In February 2009, CBO issued its estimate of spending from the American Recovery and Reinvestment Act (ARRA)commonly referred to as the stimulus package. At that time, CBO expected that federal agencies would spend about $120 billion over the remaining months of fiscal year 2009. That figure included $14 billion in payments for health insurance premiums of unemployed workers, but those payments were ultimately recorded as a reduction to federal revenues (instead of as federal outlays, as CBO initially assumed) because the payments were conveyed by reducing the amount of withholding taxes that businesses remit, and requiring them to pass those savings on to their employees by charging lower premiums. Setting aside those payments, the estimate of roughly $106 billion in outlays proved to be quite accurate: At the close of fiscal year 2009, agencies reported spending a little under $108 billion in ARRA fundsabout 1 percent higher than CBOs initial estimate (see the table below). In a few cases, agencies that received stimulus funds for certain programs spent less than CBO expected from their regular appropriations for those programs, so the net change in outlays that can be attributed to the stimulus package was actually a bit less that CBO initially estimated.
ARRA also included provisions that reduced taxes, and the Joint Committee on Taxation estimated that the legislation would reduce federal revenues by about $65 billion in 2009. Adjusting for the reclassification of payments for health insurance premiums, that total would be $79 billion. It is not possible to determine how closely the 2009 revenue effects of ARRA were to the initial estimates because detailed data on 2009 tax collections are not yet available.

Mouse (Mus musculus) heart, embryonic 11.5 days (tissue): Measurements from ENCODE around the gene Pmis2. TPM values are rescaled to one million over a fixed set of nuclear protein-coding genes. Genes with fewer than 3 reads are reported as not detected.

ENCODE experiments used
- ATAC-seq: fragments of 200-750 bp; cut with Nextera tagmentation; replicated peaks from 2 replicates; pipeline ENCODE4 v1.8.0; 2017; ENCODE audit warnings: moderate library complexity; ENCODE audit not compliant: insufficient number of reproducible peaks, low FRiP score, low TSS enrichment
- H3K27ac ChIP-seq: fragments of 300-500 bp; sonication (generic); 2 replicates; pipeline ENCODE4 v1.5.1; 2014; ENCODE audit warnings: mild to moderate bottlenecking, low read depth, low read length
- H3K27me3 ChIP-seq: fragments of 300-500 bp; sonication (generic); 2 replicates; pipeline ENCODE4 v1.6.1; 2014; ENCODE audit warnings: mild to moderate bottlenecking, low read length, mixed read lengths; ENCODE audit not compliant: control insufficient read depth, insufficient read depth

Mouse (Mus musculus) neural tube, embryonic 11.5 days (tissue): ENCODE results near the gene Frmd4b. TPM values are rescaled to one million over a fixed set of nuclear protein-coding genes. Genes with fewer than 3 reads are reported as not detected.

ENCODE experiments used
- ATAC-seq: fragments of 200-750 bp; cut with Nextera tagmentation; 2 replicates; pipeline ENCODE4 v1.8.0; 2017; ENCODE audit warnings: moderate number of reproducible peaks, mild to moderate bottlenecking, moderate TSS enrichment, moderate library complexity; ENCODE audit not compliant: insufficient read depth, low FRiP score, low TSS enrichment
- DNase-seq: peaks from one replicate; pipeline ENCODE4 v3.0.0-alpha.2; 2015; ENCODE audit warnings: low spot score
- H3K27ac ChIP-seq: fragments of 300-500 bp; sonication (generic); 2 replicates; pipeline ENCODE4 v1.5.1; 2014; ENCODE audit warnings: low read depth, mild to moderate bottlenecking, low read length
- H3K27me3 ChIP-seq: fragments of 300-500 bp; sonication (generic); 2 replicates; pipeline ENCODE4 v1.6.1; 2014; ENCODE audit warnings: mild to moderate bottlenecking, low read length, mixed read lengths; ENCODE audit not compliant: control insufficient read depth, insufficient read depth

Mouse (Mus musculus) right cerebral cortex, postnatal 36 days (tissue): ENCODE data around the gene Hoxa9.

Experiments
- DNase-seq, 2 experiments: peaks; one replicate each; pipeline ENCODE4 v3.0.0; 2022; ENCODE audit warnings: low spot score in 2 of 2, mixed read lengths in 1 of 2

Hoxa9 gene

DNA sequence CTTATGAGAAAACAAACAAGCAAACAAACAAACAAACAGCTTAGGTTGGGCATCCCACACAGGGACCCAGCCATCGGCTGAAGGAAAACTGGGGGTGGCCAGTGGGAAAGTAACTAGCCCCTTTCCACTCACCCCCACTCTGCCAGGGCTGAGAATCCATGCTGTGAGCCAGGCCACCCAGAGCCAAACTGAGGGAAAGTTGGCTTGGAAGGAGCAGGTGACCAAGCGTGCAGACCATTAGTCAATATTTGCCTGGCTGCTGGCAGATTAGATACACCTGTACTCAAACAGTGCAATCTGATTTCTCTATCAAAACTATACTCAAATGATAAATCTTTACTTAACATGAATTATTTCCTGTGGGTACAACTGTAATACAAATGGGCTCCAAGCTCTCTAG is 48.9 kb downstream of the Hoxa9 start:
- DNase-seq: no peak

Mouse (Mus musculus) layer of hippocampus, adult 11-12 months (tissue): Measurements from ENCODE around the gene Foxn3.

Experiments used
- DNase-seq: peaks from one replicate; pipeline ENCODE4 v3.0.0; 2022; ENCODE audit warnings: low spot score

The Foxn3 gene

Half of the 2009 stimulus spending is attributable to two programs: $32 billion for Medicaid and $22 billion for unemployment insurance. A one-time payment to Social Security beneficiaries added another $13 billion; spending for financial assistance to states (from the new State Stabilization Fund) added $12 billion; and direct assistance to college students (mostly for Pell grants) added $7 billion. Together, those five programs account for almost 80 percent of stimulus spending in fiscal year 2009.
As shown in the following table, outlays by individual agencies differed from CBOs estimates in both size and direction. Here are a few key points:
CBO's Estimates and Actual Spending from ARRA through September 2009
|$ in Billions||Estimated
|Health and Human Services||38.7||33.0||-5.7||-15%|
|Social Security Administration||13.7||13.2||-0.5||-4%|
|All Other Agencies||12.7||6.2||-6.5||-51%|